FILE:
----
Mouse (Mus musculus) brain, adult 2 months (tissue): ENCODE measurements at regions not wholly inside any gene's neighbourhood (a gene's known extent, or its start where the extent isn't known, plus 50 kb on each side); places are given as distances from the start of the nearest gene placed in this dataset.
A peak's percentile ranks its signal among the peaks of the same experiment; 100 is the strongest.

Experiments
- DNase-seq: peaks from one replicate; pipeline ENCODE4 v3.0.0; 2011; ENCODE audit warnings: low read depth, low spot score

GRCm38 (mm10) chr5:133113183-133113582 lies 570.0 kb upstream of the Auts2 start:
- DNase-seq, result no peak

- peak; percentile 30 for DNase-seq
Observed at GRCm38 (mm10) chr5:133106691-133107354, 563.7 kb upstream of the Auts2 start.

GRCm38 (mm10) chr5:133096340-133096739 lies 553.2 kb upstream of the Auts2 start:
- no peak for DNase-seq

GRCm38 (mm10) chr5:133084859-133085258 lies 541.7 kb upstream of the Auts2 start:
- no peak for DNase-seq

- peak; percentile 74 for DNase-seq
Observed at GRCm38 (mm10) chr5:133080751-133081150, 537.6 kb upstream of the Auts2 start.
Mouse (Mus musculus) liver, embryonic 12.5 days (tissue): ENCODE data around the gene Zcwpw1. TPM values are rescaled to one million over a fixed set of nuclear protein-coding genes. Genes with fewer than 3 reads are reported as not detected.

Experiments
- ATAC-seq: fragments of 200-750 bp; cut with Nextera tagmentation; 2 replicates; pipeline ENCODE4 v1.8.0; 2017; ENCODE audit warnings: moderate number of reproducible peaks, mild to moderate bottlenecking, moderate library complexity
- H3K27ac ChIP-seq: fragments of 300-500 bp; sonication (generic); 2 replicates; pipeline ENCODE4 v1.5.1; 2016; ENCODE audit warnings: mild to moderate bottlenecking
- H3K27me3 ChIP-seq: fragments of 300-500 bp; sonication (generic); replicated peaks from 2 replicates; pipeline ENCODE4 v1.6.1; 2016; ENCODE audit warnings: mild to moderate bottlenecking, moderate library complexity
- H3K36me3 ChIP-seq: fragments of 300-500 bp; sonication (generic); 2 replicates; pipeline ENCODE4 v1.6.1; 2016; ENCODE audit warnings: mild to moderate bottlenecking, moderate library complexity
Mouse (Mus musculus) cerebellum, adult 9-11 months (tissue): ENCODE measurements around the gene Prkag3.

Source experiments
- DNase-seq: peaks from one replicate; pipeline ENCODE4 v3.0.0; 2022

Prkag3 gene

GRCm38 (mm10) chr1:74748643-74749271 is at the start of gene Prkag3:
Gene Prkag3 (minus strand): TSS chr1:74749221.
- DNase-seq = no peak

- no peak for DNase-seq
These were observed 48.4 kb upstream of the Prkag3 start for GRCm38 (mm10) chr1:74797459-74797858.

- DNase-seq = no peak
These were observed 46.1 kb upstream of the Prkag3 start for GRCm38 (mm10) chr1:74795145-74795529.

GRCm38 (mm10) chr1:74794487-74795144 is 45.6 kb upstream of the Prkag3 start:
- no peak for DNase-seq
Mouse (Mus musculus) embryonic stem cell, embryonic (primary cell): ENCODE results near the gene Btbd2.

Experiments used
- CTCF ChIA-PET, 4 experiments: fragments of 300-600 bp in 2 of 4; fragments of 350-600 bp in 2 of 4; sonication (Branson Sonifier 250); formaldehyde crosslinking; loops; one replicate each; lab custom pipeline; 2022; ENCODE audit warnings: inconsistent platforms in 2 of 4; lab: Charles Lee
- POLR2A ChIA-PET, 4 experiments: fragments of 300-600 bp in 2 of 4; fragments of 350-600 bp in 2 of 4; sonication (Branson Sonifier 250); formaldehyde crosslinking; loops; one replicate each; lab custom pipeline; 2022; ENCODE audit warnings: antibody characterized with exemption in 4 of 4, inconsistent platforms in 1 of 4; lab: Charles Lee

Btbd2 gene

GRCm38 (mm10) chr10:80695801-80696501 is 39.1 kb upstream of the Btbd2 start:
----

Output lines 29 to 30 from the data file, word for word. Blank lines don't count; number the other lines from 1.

These were observed 48.4 kb upstream of the Prkag3 start for GRCm38 (mm10) chr1:74797459-74797858.

- DNase-seq = no peak